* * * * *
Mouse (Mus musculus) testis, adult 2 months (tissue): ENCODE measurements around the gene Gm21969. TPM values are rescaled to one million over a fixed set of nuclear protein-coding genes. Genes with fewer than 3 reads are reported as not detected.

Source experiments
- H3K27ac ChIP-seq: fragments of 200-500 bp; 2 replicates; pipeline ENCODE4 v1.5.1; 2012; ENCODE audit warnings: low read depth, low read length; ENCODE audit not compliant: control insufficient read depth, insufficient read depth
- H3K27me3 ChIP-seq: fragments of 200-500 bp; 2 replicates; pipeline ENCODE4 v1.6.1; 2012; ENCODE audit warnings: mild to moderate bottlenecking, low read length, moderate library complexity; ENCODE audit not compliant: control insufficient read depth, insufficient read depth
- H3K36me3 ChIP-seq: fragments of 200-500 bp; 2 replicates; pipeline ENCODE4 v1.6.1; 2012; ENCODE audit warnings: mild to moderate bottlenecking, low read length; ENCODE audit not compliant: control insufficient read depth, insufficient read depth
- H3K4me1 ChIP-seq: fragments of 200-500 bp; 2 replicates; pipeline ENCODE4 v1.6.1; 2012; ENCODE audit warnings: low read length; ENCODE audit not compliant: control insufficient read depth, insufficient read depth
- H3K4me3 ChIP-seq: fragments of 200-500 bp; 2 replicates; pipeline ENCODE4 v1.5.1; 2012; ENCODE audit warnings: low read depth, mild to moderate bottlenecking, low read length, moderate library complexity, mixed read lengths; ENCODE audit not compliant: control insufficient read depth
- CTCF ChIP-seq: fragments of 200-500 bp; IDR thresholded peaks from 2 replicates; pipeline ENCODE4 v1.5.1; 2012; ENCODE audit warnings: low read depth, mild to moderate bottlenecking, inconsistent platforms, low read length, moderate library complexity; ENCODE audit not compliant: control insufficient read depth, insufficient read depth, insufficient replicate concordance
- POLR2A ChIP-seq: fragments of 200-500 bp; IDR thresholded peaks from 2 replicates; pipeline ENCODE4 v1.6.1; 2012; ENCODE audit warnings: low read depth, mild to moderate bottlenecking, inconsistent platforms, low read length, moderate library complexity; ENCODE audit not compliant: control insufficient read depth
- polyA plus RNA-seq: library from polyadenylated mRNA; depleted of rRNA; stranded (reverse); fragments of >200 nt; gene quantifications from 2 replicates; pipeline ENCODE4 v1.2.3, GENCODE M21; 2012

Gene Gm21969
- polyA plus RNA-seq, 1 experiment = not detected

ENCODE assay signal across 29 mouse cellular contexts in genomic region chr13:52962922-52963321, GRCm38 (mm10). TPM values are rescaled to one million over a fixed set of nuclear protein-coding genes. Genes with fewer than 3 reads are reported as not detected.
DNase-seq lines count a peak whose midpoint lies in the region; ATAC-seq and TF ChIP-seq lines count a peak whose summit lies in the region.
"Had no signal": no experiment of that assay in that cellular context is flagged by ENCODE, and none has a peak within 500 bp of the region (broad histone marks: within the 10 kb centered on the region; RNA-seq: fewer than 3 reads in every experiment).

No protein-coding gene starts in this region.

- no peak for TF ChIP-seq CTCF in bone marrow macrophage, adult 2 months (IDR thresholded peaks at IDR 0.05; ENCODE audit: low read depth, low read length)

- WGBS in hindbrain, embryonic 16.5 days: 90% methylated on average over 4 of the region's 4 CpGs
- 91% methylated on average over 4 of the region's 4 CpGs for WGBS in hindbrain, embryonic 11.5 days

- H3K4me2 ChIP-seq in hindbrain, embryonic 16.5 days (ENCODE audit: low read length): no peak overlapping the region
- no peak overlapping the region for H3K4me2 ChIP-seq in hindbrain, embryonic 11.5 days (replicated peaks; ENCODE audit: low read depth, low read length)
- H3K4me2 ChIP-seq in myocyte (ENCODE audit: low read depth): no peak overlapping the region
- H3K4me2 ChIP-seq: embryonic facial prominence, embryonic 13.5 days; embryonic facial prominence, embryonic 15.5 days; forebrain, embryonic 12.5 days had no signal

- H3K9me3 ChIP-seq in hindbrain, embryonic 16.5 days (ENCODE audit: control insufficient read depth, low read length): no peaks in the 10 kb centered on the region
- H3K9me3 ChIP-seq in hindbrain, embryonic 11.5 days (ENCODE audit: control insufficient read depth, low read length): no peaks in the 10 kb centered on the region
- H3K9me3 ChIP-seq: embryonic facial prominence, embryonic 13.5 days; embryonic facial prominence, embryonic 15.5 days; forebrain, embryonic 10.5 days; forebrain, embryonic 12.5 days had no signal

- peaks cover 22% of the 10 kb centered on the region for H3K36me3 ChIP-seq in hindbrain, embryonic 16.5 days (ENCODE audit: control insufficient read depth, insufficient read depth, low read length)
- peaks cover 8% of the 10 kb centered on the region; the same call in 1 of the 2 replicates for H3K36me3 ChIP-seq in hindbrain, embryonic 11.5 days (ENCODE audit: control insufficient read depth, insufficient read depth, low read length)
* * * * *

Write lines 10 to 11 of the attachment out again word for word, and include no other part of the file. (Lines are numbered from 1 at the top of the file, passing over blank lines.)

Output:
- polyA plus RNA-seq: library from polyadenylated mRNA; depleted of rRNA; stranded (reverse); fragments of >200 nt; gene quantifications from 2 replicates; pipeline ENCODE4 v1.2.3, GENCODE M21; 2012

Gene Gm21969